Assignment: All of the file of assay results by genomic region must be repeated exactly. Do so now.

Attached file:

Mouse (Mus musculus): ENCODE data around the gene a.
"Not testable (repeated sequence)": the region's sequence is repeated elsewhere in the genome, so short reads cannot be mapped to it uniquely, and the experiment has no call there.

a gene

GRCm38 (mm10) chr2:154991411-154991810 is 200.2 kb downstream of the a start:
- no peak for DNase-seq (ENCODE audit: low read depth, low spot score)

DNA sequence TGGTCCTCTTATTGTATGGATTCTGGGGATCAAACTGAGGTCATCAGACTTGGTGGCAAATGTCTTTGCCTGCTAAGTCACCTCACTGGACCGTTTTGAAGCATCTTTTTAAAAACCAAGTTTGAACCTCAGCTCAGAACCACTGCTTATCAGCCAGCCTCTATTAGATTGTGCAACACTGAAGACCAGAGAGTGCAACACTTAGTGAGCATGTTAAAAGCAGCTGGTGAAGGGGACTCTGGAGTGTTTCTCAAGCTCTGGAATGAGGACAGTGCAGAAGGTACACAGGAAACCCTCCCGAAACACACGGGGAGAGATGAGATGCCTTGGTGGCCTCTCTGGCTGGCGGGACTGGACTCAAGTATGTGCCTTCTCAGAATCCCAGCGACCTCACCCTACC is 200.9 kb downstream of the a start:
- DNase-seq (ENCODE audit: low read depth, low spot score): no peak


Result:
Mouse (Mus musculus): ENCODE data around the gene a.
"Not testable (repeated sequence)": the region's sequence is repeated elsewhere in the genome, so short reads cannot be mapped to it uniquely, and the experiment has no call there.

a gene

GRCm38 (mm10) chr2:154991411-154991810 is 200.2 kb downstream of the a start:
- no peak for DNase-seq (ENCODE audit: low read depth, low spot score)

DNA sequence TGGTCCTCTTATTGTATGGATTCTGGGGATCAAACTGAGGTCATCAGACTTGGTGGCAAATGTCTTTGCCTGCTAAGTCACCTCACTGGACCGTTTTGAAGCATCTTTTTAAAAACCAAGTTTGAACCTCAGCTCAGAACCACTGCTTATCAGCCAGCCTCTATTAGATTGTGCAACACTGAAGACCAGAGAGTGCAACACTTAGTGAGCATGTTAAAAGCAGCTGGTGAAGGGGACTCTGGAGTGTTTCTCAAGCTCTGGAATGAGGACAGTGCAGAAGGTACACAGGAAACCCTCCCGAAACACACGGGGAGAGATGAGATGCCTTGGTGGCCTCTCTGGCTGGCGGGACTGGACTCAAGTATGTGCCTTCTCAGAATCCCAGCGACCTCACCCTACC is 200.9 kb downstream of the a start:
- DNase-seq (ENCODE audit: low read depth, low spot score): no peak